Andres Meraz

My journey in the kitchen began when I was 8 in the Bay Area. My father went to prison, and my mom had to raise my brothers and me. She had to be creative with what we had in the kitchen. When she was at work, she left me a note on how to cook and reheat food for my brothers. This is where I gained the confidence to cook.

My mom taught me how to make traditional Mexican dishes from her hometown, Uruapan, Michoacán. She’s the one who taught me how to expand my creativity.

When I was about 12, I worked in my grandparents’ restaurant in Oakland, busing tables, washing dishes, prepping, and working the register. I remember making $4.75 an hour. Working under my uncle taught me to stay focused and to work hard.

I barely finished high school and was uncertain what I wanted to do with my life until I visited a culinary school (CCA in San Francisco). When I stepped into the building, I knew I wanted to cook! I was already comfortable in the kitchen and knew I could handle the hard work.

I graduated in 2004. The kitchen life saved me from getting into trouble and kept me off the streets. I struggled for years to sober up, but once I had a clear mind, I could focus and thrive in my life and career. I’m grateful for the long hours, the busy days, and the commutes because they kept me busy.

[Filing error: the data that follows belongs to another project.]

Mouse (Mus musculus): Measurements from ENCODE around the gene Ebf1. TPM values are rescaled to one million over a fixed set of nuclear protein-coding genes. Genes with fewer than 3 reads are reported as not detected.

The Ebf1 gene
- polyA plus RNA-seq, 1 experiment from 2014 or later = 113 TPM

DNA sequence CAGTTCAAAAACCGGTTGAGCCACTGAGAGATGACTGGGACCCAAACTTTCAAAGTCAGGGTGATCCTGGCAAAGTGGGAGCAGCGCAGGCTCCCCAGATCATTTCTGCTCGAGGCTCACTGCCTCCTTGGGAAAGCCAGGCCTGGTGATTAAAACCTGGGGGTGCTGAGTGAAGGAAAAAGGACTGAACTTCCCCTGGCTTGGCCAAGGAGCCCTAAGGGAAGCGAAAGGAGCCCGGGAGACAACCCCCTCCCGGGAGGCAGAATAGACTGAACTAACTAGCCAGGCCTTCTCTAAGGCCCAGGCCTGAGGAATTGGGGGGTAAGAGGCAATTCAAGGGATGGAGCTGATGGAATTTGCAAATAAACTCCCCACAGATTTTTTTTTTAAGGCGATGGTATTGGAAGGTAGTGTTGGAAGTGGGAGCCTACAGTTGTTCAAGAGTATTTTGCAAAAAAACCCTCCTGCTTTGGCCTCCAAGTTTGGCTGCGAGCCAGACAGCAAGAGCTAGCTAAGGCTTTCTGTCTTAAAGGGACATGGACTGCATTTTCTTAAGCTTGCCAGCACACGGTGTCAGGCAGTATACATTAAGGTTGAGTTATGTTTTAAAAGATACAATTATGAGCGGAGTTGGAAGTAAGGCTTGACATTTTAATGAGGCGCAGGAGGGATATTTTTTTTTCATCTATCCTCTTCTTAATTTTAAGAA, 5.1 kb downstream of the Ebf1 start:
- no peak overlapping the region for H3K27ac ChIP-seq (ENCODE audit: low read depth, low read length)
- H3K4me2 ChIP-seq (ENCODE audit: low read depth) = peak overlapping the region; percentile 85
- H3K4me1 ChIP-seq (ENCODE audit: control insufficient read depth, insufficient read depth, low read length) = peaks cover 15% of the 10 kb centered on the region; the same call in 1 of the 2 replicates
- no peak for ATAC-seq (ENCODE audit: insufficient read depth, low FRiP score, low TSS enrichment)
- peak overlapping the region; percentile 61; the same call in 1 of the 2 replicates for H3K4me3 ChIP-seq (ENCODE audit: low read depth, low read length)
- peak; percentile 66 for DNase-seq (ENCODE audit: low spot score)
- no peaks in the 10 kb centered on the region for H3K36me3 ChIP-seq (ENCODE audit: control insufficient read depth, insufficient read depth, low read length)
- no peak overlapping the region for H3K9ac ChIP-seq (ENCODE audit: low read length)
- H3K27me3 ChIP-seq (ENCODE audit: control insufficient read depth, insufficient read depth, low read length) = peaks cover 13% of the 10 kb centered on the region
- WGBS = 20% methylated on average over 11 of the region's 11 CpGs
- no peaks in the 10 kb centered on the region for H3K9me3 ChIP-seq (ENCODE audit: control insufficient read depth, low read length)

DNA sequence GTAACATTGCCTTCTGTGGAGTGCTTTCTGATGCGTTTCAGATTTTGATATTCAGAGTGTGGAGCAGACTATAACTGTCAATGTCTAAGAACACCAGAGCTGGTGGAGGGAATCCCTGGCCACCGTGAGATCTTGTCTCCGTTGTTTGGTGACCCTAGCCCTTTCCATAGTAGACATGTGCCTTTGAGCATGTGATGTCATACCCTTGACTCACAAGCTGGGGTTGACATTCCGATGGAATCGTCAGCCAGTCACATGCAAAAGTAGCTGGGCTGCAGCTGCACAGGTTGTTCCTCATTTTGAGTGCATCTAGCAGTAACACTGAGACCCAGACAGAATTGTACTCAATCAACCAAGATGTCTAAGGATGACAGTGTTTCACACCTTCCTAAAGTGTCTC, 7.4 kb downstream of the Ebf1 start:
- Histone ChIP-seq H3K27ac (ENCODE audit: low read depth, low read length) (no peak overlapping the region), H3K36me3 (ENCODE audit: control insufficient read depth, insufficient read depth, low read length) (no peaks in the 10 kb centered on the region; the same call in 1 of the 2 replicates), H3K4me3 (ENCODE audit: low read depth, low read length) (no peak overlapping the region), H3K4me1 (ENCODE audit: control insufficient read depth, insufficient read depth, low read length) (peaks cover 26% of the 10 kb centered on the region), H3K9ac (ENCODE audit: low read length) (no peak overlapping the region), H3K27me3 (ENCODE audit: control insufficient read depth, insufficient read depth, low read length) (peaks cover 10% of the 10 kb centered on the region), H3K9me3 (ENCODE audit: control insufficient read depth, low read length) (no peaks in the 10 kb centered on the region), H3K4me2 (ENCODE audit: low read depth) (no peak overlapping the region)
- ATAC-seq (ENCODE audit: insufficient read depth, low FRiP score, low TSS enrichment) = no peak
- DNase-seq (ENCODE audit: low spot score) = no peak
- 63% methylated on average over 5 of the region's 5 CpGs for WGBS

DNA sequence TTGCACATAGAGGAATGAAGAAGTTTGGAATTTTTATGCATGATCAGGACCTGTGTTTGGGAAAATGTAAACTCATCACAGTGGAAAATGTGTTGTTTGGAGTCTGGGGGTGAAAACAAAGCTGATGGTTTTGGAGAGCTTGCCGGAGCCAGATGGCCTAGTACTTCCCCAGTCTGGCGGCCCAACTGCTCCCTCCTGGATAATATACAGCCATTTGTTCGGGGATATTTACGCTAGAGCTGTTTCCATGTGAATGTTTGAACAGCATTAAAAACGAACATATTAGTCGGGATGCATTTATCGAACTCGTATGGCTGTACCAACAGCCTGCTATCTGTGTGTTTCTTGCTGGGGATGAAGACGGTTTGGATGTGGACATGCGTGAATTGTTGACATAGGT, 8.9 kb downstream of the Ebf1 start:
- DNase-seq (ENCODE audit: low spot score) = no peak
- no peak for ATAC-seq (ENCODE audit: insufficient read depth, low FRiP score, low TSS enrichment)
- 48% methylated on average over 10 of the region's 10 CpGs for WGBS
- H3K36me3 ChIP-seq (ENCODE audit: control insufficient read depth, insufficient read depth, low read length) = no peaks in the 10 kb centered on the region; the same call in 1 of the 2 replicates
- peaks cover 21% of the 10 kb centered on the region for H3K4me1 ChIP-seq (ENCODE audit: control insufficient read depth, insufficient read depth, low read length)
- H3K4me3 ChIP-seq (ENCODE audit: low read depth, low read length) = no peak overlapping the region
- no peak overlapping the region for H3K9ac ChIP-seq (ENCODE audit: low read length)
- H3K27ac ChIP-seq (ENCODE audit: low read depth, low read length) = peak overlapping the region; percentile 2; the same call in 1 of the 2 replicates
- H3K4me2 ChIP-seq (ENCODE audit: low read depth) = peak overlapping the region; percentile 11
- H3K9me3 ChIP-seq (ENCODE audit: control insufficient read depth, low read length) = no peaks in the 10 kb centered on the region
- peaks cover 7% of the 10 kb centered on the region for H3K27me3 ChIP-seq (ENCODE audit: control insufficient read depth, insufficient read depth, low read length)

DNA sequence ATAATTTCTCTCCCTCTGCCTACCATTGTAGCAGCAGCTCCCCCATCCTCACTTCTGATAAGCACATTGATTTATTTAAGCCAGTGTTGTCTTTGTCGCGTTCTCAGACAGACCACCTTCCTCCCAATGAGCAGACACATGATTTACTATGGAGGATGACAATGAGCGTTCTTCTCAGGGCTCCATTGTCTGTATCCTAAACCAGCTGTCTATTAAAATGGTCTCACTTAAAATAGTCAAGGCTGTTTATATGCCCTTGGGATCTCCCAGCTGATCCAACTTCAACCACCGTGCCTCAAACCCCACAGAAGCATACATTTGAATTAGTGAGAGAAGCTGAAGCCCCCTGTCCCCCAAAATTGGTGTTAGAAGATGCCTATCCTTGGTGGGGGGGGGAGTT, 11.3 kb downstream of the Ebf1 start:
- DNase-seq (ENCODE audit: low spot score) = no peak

I love what I do; it’s been 20 years, and I don’t see myself doing anything else! I’ve worked in San Francisco, Oakland, Miami, and Spain. Currently, I have a restaurant in Fort Worth, Texas. Working in the kitchen has allowed me to travel the world, work alongside amazing, hardworking people, and have an open mind about new cultures.

In the kitchen, we create memories. I hope more independent restaurants open in the future, and we cut back on all the fast food options. Cook real food, not food cut out of a frozen bag!